Dyson is the latest conglomerate to tap the wellness category.
Following British technology company’s foray from home into beauty with its Supersonic blow dryer in 2016 and its Airwrap curling iron in 2018, Dyson launched on March 20 the Lightcycle light, which is focused on simulating natural light, sleep and overall health and wellness.
The Lightcycle light adjusts its color, temperature and brightness depending on a customer’s age, local daylight and routine through the Dyson Link App. Styles retail for $600 to $900. As of Wednesday, they’re available for pre-order at Dyson.com. They’ll roll out to select retailers like Best Buy beginning April 4.
In January, Dyson reported it had reached $1.4 billion in 2018 profits, up 33 percent from 2017, through the increased demand of its new hair products. The wellness economy, meanwhile, is now valued at $4.2 trillion, according to the Global Wellness Institute.
“Twenty years ago, there were a lot of campaigns about not smoking or healthy eating or exercising. Now people know they should eat better and that smoking is bad — but people are only starting to realize their indoor environment takes a toll on their well-being,” said Sam Bernard, Dyson global category director of the Lightcycle product.
“Light matters not only to our well-being, but also to our task performance,” added Jake Dyson, chief engineer and lighting inventor.
The Lightcycle light is meant to replicate direct sunlight and, therefore, is based on the body’s circadian rhythm. It can be used for any task, from reading to studying, but falling asleep and waking up was an important consideration, said Bernard.
“You input your sleep routine, and you wake up easier and don’t get disturbed during your sleep cycle. It’s intuitive, and it lets our customers know that we are interested in taking care of them and making them feel better,” he said.
Sleep-related beauty and wellness products have been trending in 2019 and an influx of products have been released in the last few months, from Dr. Murad’s Night Fix Enzyme treatment to Algenist’s Genius Sleeping Collagen overnight treatment.
“There’s not been a lot of attention paid to lighting that performs a functional wellness benefit,” said Melisse Gelula, Well+Good co-founder and Leaf Group’s senior vice president of brand for the fitness and wellness division. “It’s definitely a place of innovation for brands if they think about how lighting products, like noise-reducing products, can directly improve consumer’s health and be popularized on a mass scale.”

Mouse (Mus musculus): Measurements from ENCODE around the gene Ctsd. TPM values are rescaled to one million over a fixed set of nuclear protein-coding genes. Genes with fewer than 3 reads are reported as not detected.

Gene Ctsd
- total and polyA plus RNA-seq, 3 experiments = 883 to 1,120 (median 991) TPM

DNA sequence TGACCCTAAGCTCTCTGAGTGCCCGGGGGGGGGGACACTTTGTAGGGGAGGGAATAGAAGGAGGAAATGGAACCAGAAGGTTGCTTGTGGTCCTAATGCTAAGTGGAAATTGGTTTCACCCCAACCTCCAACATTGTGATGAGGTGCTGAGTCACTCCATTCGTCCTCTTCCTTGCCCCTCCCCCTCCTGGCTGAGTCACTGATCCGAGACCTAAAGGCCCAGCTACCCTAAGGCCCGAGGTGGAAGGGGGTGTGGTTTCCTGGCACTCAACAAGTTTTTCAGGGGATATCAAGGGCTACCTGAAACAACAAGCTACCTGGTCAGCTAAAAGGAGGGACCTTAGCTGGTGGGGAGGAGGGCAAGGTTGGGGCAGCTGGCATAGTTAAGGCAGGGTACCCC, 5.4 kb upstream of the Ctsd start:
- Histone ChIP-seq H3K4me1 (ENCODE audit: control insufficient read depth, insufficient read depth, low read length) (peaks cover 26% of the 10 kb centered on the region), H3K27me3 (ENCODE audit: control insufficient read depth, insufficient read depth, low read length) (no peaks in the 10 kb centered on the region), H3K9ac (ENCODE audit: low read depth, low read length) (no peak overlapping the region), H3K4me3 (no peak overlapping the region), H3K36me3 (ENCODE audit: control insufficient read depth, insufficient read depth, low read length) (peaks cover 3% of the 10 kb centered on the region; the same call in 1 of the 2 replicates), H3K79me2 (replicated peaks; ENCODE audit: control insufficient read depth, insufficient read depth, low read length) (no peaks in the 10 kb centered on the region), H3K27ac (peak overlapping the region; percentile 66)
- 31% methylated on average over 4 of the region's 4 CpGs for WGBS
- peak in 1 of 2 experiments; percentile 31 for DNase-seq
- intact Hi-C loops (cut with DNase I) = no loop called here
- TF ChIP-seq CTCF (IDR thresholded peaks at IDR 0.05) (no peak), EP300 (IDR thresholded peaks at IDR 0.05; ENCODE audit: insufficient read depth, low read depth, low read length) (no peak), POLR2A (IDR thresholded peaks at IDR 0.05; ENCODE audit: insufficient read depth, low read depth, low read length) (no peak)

Dyson’s push into wellness via tech mirrors what fellow tech company Apple did by implementing the trend into its products. For instance, in June 2018, Apple released a digital health dashboard for its iOS 12, designed to help control smartphone use — in that update, a Do Not Disturb feature that helped users go to bed was included.
Even Nokia and Philips are getting in on the action. The former debuted a Wi-Fi-connected mattress pad that tracks sleep patterns and sends that data to the brand’s Health Mate app. The latter released a SmartSleep device, which detects brain activity while one sleeps via a headband-style piece. Both were launched at the Consumer Electronics Show in January.
However, Dyson’s move may not be as seemingly foreign as other technology companies, said Gelula. “Dyson’s been in the wellness space,” she said. “The company’s been successful at re-engineering practical but overlooked household devices, creating products that solve real wellness issues: filtering poor-quality indoor air, vacuums that grab allergens, and blow-dryers that don’t deafen you or cause aching wrists. Healthier beauty and household-cleaning products have been driving tremendous growth in these industries, thanks to an awareness of toxins. Dyson [is] in these two categories, even if they’re not sold in the same store aisle.”
That happens to be the point for Dyson, said Bernard. “Our portfolio is quite varied and wide, but the home is at the core of what we do with our products, so we want to make sure that idea of health and wellness is at that core,” he said. “We think the customer who cares about a clean environment and wants our products are reasonably similar.”